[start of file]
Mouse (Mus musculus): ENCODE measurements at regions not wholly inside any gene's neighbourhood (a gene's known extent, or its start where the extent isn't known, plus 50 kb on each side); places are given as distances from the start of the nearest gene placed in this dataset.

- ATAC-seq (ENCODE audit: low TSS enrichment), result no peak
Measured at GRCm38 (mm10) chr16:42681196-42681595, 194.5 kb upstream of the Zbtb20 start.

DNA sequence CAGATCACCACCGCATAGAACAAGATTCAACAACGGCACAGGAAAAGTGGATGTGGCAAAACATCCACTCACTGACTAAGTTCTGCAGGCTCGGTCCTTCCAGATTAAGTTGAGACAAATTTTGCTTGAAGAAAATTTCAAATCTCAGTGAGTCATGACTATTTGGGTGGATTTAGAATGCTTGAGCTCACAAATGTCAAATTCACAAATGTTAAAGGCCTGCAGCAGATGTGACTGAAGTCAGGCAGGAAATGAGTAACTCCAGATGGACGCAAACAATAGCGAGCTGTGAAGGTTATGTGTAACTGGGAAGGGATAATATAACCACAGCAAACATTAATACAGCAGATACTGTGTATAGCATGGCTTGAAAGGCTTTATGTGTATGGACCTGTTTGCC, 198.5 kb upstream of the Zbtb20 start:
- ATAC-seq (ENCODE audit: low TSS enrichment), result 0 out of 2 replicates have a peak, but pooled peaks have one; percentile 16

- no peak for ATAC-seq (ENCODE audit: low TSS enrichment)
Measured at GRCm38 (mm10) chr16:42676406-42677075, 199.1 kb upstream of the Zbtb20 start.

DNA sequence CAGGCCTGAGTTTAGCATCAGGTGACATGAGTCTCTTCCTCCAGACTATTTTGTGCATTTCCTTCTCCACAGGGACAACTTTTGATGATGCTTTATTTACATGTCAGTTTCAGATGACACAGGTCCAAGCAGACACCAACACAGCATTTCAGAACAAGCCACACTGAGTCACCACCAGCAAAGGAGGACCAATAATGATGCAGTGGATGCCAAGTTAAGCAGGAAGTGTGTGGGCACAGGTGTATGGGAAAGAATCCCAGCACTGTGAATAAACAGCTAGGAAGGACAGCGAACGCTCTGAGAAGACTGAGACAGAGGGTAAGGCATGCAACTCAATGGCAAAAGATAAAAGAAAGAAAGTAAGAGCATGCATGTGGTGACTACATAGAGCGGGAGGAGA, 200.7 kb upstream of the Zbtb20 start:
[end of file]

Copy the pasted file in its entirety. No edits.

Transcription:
Mouse (Mus musculus): ENCODE measurements at regions not wholly inside any gene's neighbourhood (a gene's known extent, or its start where the extent isn't known, plus 50 kb on each side); places are given as distances from the start of the nearest gene placed in this dataset.

- ATAC-seq (ENCODE audit: low TSS enrichment), result no peak
Measured at GRCm38 (mm10) chr16:42681196-42681595, 194.5 kb upstream of the Zbtb20 start.

DNA sequence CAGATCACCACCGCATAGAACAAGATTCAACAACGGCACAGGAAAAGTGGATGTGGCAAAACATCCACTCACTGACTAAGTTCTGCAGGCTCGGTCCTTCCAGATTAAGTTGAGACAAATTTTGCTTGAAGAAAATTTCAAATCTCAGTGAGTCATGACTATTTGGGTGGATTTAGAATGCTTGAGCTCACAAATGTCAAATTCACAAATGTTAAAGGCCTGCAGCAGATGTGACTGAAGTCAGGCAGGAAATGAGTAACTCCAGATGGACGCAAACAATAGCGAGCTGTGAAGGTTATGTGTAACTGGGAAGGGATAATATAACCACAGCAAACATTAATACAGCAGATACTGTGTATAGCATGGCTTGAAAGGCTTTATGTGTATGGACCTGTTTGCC, 198.5 kb upstream of the Zbtb20 start:
- ATAC-seq (ENCODE audit: low TSS enrichment), result 0 out of 2 replicates have a peak, but pooled peaks have one; percentile 16

- no peak for ATAC-seq (ENCODE audit: low TSS enrichment)
Measured at GRCm38 (mm10) chr16:42676406-42677075, 199.1 kb upstream of the Zbtb20 start.

DNA sequence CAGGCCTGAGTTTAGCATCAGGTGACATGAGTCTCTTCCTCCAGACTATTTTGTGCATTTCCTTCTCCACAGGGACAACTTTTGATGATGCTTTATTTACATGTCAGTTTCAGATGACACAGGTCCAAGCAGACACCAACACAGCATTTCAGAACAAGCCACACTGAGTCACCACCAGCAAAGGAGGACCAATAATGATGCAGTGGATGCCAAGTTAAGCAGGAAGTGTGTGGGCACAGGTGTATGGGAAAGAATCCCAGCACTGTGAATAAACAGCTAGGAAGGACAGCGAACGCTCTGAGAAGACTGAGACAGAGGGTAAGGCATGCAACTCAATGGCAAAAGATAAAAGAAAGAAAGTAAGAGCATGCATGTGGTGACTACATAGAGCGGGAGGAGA, 200.7 kb upstream of the Zbtb20 start: